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Re: Deprecation of DOMAttrModified (Was: DOMActivate vs. Activation Behavior)

From: James Craig <jcraig@apple.com>
Date: Wed, 10 Feb 2010 15:38:19 -0800
Cc: "w3c-wai-pf@w3.org PF" <w3c-wai-pf@w3.org>, www-dom@w3.org, public-hypertext-cg@w3.org
Message-Id: <E46008A7-9CF5-41E8-9AB3-16EA90BD5EFC@apple.com>
To: Jonas Sicking <jonas@sicking.cc>

On Feb 10, 2010, at 2:54 PM, Jonas Sicking wrote:

> On Wed, Feb 10, 2010 at 1:32 PM, James Craig <jcraig@apple.com> wrote:
>> 
>> On Feb 9, 2010, at 5:26 PM, Jonas Sicking wrote:
>>> On Tue, Feb 9, 2010 at 5:20 PM, James Craig wrote:
>>>> On Feb 9, 2010, at 3:46 PM, Sean Hogan wrote:
>>>> 
>>>>> Currently IE has onpropertychange and Firefox / Opera have DOMAttrModified.
>>>>> Aren't they sufficient?
>>>> 
>>>> Even if DOMAttrModified wasn't threatened with deprecation and was
>>>> implemented consistently across all major browsers, it would still require
>>>> additional implementation on the part of a screen reader, but no screen
>>>> reader dev team is going to waste time implementing a feature at relies on a
>>>> deprecated event model.
>>> 
>>> They don't need to. They just need to set the attribute and rely on
>>> the fact that the browser will send *some* type of notification to the
>>> page. What that notification is currently varies between browsers, and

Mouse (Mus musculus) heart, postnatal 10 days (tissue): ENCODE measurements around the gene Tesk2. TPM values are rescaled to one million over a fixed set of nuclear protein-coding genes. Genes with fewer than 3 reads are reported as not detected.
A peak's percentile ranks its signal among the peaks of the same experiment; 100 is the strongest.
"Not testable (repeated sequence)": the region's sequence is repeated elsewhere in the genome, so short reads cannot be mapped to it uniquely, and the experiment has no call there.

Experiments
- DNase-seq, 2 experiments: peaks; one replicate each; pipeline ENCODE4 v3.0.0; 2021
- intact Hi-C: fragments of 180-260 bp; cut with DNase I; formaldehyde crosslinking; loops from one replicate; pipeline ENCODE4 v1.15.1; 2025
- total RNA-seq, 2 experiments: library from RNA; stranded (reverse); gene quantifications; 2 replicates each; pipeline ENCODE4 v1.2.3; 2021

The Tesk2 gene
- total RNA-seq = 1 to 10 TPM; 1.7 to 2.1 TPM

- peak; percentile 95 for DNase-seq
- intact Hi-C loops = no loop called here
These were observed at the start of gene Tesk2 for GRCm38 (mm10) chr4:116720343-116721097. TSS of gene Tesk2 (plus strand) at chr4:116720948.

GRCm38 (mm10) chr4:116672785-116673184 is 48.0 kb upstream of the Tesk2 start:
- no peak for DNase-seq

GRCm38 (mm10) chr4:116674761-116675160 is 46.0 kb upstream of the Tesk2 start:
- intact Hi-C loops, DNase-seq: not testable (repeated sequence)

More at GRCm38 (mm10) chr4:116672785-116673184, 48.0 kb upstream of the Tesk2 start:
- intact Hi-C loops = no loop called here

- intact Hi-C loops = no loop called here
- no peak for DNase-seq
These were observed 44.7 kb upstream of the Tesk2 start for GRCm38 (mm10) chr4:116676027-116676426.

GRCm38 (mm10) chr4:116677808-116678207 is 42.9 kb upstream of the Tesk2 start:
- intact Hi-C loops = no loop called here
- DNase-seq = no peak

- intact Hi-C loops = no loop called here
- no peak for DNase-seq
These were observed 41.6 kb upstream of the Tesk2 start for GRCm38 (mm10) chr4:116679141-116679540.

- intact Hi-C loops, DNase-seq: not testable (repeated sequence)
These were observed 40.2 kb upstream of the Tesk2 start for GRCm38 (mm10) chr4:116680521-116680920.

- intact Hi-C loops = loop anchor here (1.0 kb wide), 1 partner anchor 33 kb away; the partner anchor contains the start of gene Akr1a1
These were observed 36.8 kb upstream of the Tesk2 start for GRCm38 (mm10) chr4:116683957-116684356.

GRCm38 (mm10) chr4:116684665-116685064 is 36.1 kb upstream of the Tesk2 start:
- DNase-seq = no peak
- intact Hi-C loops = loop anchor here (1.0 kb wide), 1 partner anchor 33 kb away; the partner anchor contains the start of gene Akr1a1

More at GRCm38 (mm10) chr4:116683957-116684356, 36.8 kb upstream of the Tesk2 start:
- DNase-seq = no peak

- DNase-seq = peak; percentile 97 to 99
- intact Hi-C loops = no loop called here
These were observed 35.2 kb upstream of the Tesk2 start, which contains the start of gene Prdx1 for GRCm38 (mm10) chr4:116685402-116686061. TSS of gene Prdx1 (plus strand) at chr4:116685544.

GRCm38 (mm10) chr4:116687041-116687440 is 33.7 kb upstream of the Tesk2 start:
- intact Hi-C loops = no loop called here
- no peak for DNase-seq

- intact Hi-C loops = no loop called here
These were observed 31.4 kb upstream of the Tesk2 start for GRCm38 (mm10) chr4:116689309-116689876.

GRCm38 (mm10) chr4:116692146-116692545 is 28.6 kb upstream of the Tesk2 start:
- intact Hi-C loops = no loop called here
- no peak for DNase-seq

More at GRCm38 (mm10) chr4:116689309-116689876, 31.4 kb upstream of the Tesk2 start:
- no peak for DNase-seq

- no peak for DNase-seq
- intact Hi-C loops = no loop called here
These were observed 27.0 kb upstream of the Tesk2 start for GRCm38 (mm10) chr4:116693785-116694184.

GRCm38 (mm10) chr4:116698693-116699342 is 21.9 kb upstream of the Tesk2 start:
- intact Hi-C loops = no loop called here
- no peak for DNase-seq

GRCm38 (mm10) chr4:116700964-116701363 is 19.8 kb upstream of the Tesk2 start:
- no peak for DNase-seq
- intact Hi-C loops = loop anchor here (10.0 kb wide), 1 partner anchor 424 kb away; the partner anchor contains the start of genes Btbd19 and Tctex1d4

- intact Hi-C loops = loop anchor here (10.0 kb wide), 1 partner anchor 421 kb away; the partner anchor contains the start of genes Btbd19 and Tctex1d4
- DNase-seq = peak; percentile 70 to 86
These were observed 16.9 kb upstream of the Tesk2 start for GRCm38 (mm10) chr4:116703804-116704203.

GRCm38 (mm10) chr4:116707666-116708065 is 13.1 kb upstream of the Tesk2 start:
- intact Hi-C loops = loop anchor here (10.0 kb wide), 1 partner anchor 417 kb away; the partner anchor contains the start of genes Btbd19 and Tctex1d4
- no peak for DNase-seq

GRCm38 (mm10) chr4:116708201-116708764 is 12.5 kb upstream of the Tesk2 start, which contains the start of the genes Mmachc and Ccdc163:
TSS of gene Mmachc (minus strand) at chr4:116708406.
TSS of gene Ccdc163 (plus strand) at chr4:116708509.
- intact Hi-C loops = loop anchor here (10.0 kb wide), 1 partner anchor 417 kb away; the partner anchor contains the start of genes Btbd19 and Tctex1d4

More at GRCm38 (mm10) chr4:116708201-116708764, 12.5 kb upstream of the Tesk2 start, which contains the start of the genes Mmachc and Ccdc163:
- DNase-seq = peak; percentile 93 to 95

>>> likely will change at some point in the future, but that doesn't
>>> affect what the screen reader needs to do.
>> 
>> I don't agree with that logic. Most screen readers access the accessibility API rather than touching the DOM directly. This connection would likely rely on the browser to update the DOM based on a change to the accessibility API.
> 
> I don't understand how this changes things. If AT tools access and
> modify the DOM through an accessibility API rather than touching the
> DOM directly, they will still perform the same action today, when we
> have mutation events, as they will 2 years from now, when we have
> someCoolNewMutationNotificationAPI.
> 
> The only thing that I can see changing between now and then is what
> the *webpage* does in order to get notified about the changes to the
> DOM.
> 
> Am I missing something?

I tried to answer that with the remainder of my last email. Repeated here:

>> …it seems unlikely that a screen reader manufacturer would waste dev cycles on a conceptual programming model that may happen in the future but is extremely unlikely to be implemented by web authors until the notification model is standardized. It's almost the accessibility equivalent of asking web developers in 1999 to change all their images to SVG and 24-bit PNGs with the hope that, someday, browsers will support those image types.

That said, you're correct in that, "…if AT tools access and modify the DOM through an accessibility API rather than touching the
DOM directly, they will still perform the same action today…" I'm just pointing out that no one (web app authors, user agent developers, or assistive technology developers) is likely to spend any effort to further that goal until the notification model is standardized. 
Received on Wednesday, 10 February 2010 23:38:54 GMT

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